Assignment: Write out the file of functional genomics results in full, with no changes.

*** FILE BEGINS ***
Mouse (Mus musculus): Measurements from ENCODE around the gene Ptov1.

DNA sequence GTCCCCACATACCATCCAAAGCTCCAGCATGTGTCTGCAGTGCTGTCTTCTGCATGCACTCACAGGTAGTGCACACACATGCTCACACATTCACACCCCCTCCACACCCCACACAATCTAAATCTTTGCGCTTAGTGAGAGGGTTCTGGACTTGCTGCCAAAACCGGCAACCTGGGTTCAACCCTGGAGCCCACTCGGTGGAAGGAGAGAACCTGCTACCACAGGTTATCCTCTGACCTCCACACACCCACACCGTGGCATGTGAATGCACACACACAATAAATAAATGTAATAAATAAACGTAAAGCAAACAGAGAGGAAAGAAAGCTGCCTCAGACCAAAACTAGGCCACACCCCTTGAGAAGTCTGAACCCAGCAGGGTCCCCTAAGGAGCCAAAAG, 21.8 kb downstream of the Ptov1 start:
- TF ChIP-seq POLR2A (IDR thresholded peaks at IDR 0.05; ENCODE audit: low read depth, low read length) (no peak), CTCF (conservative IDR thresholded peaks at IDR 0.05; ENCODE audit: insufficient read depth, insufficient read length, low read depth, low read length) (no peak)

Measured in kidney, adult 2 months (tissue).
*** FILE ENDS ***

Mouse (Mus musculus): Measurements from ENCODE around the gene Ptov1.

DNA sequence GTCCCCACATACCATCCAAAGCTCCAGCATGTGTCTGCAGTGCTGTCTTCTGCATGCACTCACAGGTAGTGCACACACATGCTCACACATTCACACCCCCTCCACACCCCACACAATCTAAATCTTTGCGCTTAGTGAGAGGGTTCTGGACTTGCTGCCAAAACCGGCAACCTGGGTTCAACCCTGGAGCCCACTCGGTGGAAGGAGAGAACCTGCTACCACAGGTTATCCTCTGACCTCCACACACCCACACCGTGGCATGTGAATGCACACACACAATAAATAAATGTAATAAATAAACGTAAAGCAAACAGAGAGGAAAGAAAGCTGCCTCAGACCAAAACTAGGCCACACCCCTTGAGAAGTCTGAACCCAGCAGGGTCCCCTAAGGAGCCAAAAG, 21.8 kb downstream of the Ptov1 start:
- TF ChIP-seq POLR2A (IDR thresholded peaks at IDR 0.05; ENCODE audit: low read depth, low read length) (no peak), CTCF (conservative IDR thresholded peaks at IDR 0.05; ENCODE audit: insufficient read depth, insufficient read length, low read depth, low read length) (no peak)

Measured in kidney, adult 2 months (tissue).